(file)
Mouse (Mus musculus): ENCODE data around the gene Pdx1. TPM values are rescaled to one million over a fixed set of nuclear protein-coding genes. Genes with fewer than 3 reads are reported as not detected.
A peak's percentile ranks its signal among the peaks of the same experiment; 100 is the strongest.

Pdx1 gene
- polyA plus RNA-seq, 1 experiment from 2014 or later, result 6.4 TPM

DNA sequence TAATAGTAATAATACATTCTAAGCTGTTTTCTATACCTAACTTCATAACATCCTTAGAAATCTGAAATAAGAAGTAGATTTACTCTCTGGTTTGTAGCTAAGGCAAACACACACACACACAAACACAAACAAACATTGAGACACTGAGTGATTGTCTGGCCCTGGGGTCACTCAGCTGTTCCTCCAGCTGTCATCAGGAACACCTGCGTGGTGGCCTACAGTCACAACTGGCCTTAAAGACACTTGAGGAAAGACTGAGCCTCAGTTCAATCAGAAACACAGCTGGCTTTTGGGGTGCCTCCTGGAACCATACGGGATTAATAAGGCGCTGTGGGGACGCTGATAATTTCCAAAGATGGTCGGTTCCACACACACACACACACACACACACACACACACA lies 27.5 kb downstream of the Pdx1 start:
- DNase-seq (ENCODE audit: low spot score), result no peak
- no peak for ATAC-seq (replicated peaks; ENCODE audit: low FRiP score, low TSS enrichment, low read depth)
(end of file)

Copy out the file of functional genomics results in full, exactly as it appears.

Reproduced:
Mouse (Mus musculus): ENCODE data around the gene Pdx1. TPM values are rescaled to one million over a fixed set of nuclear protein-coding genes. Genes with fewer than 3 reads are reported as not detected.
A peak's percentile ranks its signal among the peaks of the same experiment; 100 is the strongest.

Pdx1 gene
- polyA plus RNA-seq, 1 experiment from 2014 or later, result 6.4 TPM

DNA sequence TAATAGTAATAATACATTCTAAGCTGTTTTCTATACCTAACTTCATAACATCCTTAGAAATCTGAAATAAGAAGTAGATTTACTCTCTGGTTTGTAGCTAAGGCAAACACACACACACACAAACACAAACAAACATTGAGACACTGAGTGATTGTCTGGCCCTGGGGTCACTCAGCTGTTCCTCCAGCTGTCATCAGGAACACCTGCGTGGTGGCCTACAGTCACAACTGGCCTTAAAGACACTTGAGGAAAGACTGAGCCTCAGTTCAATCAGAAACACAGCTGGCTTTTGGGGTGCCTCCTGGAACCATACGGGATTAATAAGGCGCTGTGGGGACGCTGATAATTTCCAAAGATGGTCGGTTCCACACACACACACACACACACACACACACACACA lies 27.5 kb downstream of the Pdx1 start:
- DNase-seq (ENCODE audit: low spot score), result no peak
- no peak for ATAC-seq (replicated peaks; ENCODE audit: low FRiP score, low TSS enrichment, low read depth)